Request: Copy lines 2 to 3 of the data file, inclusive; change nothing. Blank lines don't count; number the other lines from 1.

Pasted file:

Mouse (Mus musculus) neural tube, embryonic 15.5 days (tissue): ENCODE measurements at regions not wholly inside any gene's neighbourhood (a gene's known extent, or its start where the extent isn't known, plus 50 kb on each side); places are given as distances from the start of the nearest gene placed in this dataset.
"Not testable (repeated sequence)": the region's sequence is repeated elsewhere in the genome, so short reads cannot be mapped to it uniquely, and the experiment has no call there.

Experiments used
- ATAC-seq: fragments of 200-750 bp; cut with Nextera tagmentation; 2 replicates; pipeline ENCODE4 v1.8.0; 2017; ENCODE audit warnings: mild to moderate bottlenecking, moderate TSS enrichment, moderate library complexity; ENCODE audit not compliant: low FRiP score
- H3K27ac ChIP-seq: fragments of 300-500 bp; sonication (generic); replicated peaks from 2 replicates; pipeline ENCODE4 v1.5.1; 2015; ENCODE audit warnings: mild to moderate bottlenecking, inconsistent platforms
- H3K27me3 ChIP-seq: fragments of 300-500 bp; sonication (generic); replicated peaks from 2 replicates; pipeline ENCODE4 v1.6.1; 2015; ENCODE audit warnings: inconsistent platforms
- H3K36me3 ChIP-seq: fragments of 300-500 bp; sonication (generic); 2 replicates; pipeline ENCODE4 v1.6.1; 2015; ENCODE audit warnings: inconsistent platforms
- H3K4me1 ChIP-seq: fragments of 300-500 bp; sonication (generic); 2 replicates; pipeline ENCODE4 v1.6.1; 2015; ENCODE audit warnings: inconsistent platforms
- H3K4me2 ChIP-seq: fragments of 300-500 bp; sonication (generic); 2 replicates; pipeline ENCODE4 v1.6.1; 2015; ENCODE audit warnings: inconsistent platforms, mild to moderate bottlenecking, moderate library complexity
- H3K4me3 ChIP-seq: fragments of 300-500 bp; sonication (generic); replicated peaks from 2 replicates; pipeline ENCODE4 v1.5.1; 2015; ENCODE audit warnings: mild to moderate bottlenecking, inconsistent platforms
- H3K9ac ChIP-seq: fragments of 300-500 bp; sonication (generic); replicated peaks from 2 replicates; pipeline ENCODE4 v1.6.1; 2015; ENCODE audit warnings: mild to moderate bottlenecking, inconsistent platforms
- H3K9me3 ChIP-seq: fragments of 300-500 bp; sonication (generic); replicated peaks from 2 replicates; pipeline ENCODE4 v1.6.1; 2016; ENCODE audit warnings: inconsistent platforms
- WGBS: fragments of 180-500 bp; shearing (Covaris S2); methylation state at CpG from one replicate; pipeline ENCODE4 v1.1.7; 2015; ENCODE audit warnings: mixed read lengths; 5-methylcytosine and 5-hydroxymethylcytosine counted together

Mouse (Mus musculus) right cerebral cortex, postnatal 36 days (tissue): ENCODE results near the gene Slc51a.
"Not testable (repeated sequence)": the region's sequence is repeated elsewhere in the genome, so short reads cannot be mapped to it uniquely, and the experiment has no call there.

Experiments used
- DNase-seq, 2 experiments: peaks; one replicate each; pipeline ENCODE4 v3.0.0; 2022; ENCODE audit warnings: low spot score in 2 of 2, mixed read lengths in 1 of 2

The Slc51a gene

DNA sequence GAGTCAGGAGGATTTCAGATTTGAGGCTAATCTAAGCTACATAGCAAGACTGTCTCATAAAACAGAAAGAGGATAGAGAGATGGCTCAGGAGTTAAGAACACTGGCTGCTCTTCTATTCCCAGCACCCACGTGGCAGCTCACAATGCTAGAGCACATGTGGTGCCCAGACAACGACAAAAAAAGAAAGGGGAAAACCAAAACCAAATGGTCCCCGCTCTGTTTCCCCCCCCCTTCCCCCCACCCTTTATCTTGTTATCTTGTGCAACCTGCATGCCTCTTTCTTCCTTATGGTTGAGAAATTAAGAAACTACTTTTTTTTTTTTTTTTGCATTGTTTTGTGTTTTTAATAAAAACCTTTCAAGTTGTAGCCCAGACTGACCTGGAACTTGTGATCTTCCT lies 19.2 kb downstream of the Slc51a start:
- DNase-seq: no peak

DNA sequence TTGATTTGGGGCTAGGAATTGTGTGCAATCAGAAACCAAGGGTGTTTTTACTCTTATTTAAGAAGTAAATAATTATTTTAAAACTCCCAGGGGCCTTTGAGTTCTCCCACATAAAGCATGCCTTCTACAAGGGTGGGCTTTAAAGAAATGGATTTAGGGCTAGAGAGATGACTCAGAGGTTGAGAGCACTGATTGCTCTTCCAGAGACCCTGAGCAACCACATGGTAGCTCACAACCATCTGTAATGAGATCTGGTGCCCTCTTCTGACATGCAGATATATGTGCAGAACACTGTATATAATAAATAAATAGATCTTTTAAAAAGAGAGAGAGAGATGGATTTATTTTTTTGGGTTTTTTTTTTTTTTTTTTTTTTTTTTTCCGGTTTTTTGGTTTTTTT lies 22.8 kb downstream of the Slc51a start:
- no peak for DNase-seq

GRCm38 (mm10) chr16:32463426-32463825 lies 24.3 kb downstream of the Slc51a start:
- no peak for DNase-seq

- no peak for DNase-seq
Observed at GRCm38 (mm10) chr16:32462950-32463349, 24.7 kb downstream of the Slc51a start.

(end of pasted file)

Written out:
"Not testable (repeated sequence)": the region's sequence is repeated elsewhere in the genome, so short reads cannot be mapped to it uniquely, and the experiment has no call there.

Experiments used